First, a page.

With the front-month contracts for Brent and U.S. crude set to
expire in the coming days, traders bought contracts to cover
positions, driving prices higher.
The biggest market driver was a U.S. government report showing crude
inventories fell significantly more than expected. Ultra low-sulfur
diesel futures (ULSD) rose to a more than one-week high on a
surprise draw, while gasoline inventories rose as arctic-like
weather last week kept drivers off the road.
"This is a weather related report," said Mark Waggoner, president of
Excel Futures in Bend, Oregon. "People just weren't driving — they
were sitting at home.
U.S. oil extended gains by $2.01 to a session high of $94.60, then
settled $1.58, or 1.7 percent, higher at $94.17 a barrel, its
highest settlement since Jan. 2. The February contract expires on
Tuesday following a long U.S. holiday weekend.
February Brent crude rose $1.16 to a session high of $107.55, before
settling up 74 cents at $107.13 a barrel. The contract expires on
Analysts said the rebound in crude oil was overdue. "I think the
market was oversold" when it was down near $91, said Rich Ilczyscyn,
chief market strategist and founder of iitrader.com in Chicago.
Buoyant equities also supported oil. The S&P 500 reached an all-time
high Wednesday, a reassuring signal to traders that the economy is
showing signs of stability even as the U.S. Federal Reserve tapers
its massive stimulus program.
Brent's premium to U.S. crude oil narrowed as the start date of the
southern leg of TransCanada's Keystone pipeline nears. The pipeline
is expected to begin taking crude oil from Cushing, Oklahoma, to the
Gulf Coast starting Jan. 22. The spread <CL-LCO1=R> narrowed by 84
cents to settle at $12.96, the smallest gap in nearly two weeks.
"You're going to see it narrowing in the long haul," Waggoner said.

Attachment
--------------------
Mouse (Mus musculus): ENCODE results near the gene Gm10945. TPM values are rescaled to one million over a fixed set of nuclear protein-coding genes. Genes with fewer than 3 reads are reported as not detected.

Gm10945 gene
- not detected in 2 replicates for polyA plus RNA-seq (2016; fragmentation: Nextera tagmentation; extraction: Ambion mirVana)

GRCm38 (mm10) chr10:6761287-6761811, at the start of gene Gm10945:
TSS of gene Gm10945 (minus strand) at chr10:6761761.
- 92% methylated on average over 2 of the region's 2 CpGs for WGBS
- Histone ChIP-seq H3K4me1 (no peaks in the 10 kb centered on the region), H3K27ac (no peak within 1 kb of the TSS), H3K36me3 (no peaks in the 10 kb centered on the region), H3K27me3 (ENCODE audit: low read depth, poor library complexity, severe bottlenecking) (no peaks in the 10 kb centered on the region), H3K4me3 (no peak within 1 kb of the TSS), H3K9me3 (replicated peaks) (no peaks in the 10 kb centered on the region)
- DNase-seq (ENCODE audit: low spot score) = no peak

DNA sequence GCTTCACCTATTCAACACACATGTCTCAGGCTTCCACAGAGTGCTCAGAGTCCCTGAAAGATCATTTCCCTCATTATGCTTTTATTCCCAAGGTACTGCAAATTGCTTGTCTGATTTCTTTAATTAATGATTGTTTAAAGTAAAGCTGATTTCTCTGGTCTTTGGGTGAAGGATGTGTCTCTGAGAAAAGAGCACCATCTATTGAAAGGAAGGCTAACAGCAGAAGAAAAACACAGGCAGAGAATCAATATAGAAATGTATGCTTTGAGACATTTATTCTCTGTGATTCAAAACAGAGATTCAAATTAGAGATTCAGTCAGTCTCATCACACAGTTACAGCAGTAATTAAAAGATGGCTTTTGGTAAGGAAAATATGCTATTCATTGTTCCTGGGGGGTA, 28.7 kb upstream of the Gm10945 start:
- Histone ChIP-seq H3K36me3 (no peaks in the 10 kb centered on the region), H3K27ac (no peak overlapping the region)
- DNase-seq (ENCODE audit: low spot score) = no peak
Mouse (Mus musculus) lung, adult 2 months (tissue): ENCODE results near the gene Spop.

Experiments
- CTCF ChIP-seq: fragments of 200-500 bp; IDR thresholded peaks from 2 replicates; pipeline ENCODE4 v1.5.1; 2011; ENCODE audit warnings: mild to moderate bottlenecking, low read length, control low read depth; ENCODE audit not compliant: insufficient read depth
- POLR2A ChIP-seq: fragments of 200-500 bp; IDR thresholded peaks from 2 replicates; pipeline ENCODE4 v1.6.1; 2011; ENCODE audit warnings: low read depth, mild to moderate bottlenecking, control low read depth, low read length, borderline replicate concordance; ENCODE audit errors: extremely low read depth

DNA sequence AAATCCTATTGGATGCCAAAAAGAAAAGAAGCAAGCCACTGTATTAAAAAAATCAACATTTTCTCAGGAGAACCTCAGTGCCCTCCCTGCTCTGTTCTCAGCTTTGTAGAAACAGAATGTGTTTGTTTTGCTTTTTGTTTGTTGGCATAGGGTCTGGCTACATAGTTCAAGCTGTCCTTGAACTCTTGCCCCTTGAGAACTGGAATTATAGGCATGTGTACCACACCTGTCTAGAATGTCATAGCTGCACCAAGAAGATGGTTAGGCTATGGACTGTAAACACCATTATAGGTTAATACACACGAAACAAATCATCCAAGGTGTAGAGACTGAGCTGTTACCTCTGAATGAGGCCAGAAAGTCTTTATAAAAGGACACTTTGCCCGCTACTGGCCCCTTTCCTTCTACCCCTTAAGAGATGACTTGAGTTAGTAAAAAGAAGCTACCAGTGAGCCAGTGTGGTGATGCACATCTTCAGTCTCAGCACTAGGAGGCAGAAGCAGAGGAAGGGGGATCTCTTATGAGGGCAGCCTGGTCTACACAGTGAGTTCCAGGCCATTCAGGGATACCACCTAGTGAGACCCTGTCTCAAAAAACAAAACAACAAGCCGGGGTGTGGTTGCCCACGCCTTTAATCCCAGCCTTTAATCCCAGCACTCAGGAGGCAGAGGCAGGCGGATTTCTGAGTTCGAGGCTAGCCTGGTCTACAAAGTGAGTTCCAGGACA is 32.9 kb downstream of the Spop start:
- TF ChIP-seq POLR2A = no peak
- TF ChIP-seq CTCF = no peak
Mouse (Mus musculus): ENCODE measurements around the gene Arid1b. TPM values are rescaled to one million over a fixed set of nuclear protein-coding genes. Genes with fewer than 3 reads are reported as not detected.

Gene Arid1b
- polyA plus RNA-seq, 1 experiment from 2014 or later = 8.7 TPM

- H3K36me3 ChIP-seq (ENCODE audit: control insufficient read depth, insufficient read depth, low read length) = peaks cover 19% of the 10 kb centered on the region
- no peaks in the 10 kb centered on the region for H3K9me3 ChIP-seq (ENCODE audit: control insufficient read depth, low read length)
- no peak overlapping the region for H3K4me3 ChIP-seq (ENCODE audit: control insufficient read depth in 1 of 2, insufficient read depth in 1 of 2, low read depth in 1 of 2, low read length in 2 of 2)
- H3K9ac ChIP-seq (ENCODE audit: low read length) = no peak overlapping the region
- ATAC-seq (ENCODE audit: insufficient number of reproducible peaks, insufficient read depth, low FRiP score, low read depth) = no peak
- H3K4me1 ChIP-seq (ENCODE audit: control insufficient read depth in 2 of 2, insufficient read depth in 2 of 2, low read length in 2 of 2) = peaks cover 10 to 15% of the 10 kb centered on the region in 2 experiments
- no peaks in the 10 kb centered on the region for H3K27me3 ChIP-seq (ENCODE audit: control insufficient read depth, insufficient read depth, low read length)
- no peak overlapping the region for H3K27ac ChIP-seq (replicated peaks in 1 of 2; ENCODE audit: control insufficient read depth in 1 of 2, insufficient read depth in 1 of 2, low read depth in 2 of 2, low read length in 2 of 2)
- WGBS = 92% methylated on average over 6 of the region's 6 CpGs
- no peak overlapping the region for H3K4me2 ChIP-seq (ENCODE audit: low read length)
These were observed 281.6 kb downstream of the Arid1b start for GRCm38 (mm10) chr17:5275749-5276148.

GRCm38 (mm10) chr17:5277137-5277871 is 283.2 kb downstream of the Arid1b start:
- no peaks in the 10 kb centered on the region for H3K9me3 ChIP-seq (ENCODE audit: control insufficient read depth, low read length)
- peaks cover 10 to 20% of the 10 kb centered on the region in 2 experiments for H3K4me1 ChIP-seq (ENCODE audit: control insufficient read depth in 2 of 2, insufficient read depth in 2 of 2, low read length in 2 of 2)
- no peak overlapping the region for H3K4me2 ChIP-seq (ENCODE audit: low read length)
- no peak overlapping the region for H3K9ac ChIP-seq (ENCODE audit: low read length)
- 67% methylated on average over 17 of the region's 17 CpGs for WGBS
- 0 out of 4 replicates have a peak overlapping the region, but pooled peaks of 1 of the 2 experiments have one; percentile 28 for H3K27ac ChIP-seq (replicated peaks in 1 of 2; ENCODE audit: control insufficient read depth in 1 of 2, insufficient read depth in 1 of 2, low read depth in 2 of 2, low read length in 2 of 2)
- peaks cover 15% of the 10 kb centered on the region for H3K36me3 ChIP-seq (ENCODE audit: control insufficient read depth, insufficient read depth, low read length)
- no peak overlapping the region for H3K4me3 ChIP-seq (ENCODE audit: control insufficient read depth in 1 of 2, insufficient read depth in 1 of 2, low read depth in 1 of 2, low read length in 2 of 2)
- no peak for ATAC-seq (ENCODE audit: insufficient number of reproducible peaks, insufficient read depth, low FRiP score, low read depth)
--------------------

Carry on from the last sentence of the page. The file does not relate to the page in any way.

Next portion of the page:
"I would not doubt if the spread narrows to $2-$3 before
U.S. crude oil stocks fell 7.7 million barrels, compared with
estimates of 600,000 barrels. Distillate supplies fell as the market
expected an increase and gasoline inventories ballooned, U.S. Energy
Information Administration data showed.
ULSD futures ended 1.5 percent higher at $2.9796 a gallon. U.S.
gasoline futures settled virtually flat at $2.6264 a gallon.
[to top of second column]
LIBYA, IRAN WEIGH
The resumption of oil production at Libya's El Sharara field capped
a rise in Brent, although the main issue is still when the blockade
at Libya's eastern oil ports will end.
Iranian oil exports could also rise by some 500,000 barrels per day
(bpd) through a oil-for-goods deal being negotiated with Russia,
according to Russian and Iranian sources.
Major world powers and Iran have continued to move ahead on an
interim deal that eases some sanctions on Tehran in exchange for
curbs on its nuclear program.
The preliminary accord between Iran and a group of world powers goes
into effect on Jan. 20. Under the deal, Iran's oil exports are to
hold at current levels of about 1 million barrels per day.
Brent drew support from news of loading delays on North Sea Forties
oil cargoes. The Forties crude blend is the most important of the
North Sea crudes underpinning Brent crude.
The delay of those cargoes, coupled with a large draw from U.S. Gulf
Coast inventories, helped bump cash crude differentials to
(Additional reporting by Jeanine
Prezioso, Sabina Zawadzki and Selam Gebrekidan in New York, Julia
Payne in London and Florence Tan; editing by William Hardy, Jason
Neely, Andrew Hay and Steve Orlofsky)
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